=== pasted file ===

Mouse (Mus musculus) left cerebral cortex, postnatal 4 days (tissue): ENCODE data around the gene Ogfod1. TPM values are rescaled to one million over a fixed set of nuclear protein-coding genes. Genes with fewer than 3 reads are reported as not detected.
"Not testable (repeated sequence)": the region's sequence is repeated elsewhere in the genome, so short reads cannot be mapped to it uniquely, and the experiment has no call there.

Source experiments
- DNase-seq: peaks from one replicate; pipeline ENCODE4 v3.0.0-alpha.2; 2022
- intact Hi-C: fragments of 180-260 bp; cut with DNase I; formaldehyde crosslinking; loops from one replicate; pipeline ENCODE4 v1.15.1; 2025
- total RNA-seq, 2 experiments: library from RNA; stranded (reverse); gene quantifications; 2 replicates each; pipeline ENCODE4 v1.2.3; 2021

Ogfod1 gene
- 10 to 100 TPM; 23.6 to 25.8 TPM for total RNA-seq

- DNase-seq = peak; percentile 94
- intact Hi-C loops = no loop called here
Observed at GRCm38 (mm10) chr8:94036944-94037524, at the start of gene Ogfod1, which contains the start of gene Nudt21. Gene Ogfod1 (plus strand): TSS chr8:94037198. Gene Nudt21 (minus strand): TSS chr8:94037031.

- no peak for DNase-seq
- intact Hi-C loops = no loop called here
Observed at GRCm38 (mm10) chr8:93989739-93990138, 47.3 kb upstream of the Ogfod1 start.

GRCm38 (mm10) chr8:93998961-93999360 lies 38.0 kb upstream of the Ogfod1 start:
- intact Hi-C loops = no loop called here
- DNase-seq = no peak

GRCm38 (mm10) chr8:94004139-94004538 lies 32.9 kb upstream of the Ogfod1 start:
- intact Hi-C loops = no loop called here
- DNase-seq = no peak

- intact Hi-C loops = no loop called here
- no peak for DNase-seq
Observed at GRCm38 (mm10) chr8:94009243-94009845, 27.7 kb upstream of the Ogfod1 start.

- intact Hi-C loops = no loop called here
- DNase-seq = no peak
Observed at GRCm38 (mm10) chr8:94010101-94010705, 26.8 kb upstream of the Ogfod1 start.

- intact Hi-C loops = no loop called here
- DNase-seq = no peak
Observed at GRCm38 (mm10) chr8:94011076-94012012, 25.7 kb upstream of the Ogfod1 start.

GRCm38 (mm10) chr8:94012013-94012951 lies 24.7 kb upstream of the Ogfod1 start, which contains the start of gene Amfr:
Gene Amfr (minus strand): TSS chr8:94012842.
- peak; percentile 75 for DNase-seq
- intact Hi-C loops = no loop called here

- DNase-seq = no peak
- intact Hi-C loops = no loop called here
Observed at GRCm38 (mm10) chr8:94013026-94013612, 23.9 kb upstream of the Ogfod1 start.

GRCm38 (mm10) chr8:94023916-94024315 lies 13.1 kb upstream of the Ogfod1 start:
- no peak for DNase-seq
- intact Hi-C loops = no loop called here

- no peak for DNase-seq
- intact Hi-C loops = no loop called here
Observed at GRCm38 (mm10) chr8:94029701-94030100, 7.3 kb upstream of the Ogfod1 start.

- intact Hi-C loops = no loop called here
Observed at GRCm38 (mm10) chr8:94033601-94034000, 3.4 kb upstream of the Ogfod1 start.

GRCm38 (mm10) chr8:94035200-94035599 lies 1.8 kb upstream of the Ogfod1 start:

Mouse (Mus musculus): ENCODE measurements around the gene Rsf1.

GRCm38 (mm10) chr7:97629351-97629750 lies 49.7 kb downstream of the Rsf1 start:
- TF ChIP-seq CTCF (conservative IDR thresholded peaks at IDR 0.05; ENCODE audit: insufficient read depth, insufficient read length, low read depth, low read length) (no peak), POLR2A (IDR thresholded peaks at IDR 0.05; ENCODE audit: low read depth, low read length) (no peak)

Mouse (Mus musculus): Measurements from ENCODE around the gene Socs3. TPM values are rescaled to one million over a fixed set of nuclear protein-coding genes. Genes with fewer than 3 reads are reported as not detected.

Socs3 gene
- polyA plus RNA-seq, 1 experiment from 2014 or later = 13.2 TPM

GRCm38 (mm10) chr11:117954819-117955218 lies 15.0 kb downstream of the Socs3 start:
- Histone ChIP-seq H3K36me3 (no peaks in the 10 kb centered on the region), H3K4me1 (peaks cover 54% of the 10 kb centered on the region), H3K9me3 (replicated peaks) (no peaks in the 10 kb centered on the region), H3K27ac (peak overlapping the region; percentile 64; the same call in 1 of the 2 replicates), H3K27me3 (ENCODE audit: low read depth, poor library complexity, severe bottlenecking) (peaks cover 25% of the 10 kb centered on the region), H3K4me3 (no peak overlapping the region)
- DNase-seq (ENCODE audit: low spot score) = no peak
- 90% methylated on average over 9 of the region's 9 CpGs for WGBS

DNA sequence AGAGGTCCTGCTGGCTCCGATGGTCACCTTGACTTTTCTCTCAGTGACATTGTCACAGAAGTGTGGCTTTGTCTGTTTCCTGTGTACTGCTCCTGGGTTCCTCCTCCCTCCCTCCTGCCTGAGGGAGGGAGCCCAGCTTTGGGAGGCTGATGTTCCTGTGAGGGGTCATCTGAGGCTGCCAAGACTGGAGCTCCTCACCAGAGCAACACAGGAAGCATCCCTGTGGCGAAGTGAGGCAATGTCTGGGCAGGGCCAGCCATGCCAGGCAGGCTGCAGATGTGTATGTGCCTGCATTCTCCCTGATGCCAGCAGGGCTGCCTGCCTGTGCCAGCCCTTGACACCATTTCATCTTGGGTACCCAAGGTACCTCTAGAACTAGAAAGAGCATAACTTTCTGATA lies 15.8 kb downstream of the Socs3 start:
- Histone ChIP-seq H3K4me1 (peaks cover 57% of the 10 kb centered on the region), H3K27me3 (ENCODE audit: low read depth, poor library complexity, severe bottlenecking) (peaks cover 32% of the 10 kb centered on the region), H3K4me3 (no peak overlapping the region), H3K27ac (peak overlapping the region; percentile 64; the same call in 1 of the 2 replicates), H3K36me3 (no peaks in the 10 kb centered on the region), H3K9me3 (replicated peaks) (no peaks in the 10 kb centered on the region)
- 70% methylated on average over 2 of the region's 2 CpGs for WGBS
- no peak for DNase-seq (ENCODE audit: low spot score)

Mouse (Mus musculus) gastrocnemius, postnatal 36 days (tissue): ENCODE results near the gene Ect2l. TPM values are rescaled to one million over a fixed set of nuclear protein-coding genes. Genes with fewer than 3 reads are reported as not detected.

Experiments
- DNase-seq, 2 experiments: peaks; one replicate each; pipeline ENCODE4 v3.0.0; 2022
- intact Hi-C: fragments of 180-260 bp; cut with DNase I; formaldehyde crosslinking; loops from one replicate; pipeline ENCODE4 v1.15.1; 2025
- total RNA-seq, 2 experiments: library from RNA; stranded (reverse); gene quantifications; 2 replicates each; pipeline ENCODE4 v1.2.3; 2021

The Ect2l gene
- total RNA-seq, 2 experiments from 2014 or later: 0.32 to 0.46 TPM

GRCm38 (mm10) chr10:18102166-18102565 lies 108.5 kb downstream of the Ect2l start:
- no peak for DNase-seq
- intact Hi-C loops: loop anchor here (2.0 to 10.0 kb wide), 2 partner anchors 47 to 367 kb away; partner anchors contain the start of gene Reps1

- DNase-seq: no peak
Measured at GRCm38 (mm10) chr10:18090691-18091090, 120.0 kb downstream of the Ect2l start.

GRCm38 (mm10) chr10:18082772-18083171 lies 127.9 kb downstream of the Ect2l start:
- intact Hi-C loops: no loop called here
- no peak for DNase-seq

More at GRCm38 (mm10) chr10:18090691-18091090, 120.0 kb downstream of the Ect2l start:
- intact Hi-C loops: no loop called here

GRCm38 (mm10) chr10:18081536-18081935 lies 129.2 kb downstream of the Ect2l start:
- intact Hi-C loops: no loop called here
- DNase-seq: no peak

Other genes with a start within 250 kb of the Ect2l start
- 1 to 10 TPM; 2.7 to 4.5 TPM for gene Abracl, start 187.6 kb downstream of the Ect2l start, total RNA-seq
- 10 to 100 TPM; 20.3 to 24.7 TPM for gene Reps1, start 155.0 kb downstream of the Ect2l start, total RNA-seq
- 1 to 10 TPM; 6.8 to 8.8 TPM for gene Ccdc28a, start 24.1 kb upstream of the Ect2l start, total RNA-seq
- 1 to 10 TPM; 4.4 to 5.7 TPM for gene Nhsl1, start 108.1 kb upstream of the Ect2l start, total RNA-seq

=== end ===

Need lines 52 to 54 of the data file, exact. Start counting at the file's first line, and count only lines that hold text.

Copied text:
GRCm38 (mm10) chr11:117954819-117955218 lies 15.0 kb downstream of the Socs3 start:
- Histone ChIP-seq H3K36me3 (no peaks in the 10 kb centered on the region), H3K4me1 (peaks cover 54% of the 10 kb centered on the region), H3K9me3 (replicated peaks) (no peaks in the 10 kb centered on the region), H3K27ac (peak overlapping the region; percentile 64; the same call in 1 of the 2 replicates), H3K27me3 (ENCODE audit: low read depth, poor library complexity, severe bottlenecking) (peaks cover 25% of the 10 kb centered on the region), H3K4me3 (no peak overlapping the region)
- DNase-seq (ENCODE audit: low spot score) = no peak